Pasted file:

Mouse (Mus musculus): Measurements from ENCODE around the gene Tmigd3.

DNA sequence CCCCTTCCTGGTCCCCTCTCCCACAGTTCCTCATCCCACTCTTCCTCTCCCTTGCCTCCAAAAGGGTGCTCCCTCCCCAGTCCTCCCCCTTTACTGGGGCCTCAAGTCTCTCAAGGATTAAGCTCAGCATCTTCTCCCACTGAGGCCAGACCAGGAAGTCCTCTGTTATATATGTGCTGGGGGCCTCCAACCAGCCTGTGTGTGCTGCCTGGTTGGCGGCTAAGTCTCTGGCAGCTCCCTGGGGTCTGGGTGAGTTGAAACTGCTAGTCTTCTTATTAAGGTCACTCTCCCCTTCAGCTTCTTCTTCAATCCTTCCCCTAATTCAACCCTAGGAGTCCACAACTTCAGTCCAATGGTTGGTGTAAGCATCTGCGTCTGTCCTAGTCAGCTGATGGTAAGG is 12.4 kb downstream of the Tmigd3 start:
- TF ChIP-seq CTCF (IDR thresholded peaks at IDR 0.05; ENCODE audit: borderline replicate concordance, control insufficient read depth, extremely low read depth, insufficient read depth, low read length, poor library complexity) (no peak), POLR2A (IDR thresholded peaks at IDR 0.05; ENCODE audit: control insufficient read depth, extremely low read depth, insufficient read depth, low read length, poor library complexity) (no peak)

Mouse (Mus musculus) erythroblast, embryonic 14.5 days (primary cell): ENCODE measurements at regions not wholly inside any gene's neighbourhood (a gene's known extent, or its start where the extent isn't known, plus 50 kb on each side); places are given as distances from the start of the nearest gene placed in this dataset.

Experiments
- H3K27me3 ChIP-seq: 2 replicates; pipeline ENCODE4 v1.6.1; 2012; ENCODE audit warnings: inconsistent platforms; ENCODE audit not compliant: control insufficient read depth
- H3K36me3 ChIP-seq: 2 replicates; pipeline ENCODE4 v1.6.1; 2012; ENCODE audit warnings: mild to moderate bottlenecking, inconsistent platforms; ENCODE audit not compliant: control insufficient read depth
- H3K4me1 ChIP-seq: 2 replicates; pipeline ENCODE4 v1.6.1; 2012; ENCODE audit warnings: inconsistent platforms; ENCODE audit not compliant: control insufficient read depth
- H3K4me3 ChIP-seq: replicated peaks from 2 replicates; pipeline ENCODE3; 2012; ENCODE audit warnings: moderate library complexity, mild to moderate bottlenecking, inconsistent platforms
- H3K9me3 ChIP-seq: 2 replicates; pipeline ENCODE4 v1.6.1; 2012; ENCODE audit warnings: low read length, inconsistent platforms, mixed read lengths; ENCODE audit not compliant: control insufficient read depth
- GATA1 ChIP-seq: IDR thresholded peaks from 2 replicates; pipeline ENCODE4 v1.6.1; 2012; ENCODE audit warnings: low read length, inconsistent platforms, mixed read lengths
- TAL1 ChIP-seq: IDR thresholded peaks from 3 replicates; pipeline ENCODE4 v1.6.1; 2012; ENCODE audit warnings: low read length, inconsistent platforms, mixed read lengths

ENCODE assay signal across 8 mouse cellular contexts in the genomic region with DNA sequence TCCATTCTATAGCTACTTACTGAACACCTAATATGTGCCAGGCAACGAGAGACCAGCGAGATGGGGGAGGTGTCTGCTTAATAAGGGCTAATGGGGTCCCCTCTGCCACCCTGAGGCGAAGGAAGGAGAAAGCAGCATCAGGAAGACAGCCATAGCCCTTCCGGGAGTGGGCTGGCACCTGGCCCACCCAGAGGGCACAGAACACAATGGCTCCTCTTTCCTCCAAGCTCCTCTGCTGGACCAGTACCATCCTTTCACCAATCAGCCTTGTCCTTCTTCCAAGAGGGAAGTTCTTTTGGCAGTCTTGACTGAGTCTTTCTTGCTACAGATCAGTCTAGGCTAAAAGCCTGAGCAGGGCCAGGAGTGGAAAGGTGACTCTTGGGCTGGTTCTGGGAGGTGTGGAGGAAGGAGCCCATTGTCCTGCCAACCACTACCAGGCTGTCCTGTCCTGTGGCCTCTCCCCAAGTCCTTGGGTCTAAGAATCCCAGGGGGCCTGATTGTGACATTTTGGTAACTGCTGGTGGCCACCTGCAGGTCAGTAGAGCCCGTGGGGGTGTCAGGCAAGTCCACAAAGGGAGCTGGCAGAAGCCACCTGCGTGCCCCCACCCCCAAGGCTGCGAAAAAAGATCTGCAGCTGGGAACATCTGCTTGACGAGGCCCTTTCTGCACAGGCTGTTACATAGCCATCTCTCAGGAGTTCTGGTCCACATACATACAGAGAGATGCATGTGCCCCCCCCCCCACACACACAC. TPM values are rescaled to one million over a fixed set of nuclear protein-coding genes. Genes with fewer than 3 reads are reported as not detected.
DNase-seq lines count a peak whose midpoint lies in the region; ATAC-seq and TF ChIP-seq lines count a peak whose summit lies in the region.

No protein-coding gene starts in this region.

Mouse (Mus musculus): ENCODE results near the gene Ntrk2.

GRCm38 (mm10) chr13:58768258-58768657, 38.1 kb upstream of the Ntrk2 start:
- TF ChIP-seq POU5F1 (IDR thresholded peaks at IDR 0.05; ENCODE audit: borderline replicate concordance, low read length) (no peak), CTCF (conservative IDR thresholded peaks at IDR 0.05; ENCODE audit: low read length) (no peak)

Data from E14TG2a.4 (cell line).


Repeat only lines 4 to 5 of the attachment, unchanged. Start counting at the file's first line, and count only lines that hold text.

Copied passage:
Mouse (Mus musculus) erythroblast, embryonic 14.5 days (primary cell): ENCODE measurements at regions not wholly inside any gene's neighbourhood (a gene's known extent, or its start where the extent isn't known, plus 50 kb on each side); places are given as distances from the start of the nearest gene placed in this dataset.

Experiments